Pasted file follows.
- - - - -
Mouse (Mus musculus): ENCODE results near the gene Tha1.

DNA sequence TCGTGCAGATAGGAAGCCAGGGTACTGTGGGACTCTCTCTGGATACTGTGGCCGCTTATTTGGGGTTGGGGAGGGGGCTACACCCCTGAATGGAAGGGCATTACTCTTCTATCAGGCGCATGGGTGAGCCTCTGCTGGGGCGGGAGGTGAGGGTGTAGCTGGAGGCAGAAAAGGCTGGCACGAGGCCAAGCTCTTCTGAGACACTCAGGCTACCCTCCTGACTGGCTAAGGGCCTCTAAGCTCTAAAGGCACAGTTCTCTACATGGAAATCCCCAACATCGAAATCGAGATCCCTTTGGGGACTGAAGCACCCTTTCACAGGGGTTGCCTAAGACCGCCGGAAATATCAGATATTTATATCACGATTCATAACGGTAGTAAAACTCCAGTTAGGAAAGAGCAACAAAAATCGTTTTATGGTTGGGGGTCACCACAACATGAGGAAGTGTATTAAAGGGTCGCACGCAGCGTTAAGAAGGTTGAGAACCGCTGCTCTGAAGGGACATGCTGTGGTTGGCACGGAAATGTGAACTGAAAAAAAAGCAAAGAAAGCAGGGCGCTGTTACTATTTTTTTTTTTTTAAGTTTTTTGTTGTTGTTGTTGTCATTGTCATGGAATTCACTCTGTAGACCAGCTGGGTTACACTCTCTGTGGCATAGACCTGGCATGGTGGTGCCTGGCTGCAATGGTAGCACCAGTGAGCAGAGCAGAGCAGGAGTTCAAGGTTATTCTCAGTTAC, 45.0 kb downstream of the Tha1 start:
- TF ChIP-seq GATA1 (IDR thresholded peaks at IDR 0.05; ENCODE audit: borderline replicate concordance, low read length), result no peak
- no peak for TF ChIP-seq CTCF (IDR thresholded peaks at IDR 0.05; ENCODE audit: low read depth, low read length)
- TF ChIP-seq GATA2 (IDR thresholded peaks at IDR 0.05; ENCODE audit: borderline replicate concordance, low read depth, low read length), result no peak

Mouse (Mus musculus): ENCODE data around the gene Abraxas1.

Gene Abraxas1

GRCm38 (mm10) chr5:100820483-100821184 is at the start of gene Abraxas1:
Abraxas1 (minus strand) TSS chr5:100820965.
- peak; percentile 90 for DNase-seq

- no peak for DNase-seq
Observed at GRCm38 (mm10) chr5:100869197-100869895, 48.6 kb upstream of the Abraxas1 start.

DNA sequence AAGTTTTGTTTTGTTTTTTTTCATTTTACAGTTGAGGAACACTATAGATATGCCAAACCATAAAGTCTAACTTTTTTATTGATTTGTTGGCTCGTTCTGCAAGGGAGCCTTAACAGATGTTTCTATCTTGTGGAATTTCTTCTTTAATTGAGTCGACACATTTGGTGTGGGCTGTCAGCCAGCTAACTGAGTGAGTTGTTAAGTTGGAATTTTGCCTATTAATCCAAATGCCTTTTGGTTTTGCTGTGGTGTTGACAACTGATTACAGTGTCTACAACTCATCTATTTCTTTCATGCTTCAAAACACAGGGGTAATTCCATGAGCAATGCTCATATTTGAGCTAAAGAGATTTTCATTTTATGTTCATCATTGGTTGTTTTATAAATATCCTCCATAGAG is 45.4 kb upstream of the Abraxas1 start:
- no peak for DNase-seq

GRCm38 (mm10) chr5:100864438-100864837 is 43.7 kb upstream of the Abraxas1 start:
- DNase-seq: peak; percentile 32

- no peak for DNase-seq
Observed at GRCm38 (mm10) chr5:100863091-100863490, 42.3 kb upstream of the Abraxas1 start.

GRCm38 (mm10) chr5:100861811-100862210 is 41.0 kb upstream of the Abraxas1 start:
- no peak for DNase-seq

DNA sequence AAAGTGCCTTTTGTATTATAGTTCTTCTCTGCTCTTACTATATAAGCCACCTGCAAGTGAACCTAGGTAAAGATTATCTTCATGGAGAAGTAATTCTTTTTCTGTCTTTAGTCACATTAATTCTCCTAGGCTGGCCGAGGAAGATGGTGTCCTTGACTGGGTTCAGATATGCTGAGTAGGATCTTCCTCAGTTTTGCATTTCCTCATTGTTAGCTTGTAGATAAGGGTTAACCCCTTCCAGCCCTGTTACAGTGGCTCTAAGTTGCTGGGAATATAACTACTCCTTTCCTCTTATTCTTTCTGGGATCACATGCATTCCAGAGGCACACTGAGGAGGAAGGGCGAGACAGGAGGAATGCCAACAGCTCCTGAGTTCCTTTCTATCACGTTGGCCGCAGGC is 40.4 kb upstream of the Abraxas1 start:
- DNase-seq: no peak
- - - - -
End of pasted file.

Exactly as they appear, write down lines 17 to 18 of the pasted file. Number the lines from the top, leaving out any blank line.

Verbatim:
- no peak for DNase-seq
Observed at GRCm38 (mm10) chr5:100863091-100863490, 42.3 kb upstream of the Abraxas1 start.